9 Dec 2009

Grim outlook for billions if emissions not curbed

7:42 am on 9 December 2009

The head of the United Nations climate panel has painted a stark picture of the future unless nations agree tough emissions curbs to control global warming.

Rajendra Pachauri was speaking at the opening of the United Nations climate change conference in Copenhagen on Monday.

Dr Pachauri told delegates from 192 countries that without steps to curb the rapid growth of carbon emissions and deforestation, climate change is likely to threaten the livelihoods of billions of people.

Campaigners say politicians have two weeks to save the Earth from catastrophic climate change in the talks, which end on 18 December with a summit of 105 world leaders, including United States President Barack Obama.

Danish Prime Minister Lars Loekke Rasmussen described the summit as an opportunity the world cannot afford to miss and a chance for leaders to safeguard humanity.

Any agreement made at Copenhagen is intended to supplant the 1997 Kyoto Protocol on climate change, the first phase of which expires in 2012.

The New Zealand delegation is being led by Nick Smith, the Minister for Climate Change Issues. Prime Minister John Key is to attend the leaders' summit.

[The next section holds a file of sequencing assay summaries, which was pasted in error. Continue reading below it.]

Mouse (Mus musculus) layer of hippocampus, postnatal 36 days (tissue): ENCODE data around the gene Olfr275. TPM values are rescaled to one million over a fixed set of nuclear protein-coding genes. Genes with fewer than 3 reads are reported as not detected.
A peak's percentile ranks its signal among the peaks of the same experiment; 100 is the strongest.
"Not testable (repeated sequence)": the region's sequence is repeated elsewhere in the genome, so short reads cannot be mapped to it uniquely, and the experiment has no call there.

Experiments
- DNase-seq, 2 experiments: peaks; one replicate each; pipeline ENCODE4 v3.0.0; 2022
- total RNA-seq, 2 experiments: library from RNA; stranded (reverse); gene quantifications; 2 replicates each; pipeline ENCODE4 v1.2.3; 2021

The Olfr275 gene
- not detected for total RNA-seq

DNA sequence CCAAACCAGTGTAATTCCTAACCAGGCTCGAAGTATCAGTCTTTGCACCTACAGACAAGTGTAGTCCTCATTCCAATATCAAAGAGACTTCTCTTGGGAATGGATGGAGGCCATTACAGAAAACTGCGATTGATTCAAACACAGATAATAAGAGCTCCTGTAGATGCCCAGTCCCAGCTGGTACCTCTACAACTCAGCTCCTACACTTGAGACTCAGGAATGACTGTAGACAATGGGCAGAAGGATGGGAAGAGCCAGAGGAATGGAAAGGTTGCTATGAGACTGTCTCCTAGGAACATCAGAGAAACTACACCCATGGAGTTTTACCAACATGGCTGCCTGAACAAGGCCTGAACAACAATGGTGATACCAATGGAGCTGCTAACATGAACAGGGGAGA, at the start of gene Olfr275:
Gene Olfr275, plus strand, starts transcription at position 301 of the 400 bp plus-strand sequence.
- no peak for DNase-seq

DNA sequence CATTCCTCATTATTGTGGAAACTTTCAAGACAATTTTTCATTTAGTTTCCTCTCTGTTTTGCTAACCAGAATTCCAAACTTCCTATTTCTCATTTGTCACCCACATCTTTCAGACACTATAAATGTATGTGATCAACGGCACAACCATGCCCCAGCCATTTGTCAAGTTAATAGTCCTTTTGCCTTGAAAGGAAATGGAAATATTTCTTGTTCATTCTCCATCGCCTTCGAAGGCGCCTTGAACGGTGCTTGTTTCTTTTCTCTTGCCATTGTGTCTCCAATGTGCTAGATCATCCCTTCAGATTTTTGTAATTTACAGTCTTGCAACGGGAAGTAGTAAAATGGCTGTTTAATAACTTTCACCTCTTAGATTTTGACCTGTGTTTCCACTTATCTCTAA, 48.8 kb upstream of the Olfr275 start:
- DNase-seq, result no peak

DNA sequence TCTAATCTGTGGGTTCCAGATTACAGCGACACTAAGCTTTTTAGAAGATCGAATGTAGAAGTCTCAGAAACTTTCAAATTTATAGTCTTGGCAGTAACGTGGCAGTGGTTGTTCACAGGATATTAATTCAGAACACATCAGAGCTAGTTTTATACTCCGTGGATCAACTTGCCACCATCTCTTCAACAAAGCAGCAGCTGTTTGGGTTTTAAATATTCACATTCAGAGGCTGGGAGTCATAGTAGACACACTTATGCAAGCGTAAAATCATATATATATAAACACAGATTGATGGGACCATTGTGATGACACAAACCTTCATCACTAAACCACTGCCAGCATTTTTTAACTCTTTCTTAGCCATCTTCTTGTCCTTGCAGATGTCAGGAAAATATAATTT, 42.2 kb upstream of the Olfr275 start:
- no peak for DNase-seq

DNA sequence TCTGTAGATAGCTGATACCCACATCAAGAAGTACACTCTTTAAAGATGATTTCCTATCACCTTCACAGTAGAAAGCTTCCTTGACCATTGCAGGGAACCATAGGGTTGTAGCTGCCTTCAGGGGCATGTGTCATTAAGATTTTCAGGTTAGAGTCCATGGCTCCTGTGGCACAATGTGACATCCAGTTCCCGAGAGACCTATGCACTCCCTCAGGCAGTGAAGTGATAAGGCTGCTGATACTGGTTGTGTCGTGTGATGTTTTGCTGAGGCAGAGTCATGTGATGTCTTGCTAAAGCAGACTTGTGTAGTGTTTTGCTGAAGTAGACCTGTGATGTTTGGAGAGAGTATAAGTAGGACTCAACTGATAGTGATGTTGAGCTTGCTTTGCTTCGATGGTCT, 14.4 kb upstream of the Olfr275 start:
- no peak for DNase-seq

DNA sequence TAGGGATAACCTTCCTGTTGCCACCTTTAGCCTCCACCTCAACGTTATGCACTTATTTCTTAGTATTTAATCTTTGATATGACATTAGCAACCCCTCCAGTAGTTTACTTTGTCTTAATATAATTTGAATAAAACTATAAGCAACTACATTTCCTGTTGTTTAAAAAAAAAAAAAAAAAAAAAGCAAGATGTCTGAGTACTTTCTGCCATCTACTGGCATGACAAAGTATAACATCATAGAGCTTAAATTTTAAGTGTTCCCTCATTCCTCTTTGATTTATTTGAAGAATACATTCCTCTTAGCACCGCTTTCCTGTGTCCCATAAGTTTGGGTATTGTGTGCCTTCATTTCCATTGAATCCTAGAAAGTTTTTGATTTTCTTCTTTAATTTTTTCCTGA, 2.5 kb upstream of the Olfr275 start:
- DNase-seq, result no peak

Mr Key says the political momentum building around the conference is positive and believes a high-level political agreement could be reached - with further work next year producing a binding deal.

Meanwhile, deep divisions have already emerged at the talks.

The ABC reports a representative of the developing world says the amount of money set aside to help poor nations adapt to climate change - $US10 billion - is an insult.

Sudan holds the presidency of the group of 77 developing nations, and its negotiator attacked the European Union and the United States for what he called insufficient emissions cuts.

Rich nations have been told they should commit $US40 billion a year in new money to help Africa tackle the consequences of global warming.

African Development Bank president Donald Kaberuka said he wanted to see a "willingness by rich countries to dig into their pockets to enable low-income countries to adapt to climate change."

Saudi Arabia's chief negotiator has raised issues about the validity of the scientific research used to justify claims that global warming is man-made.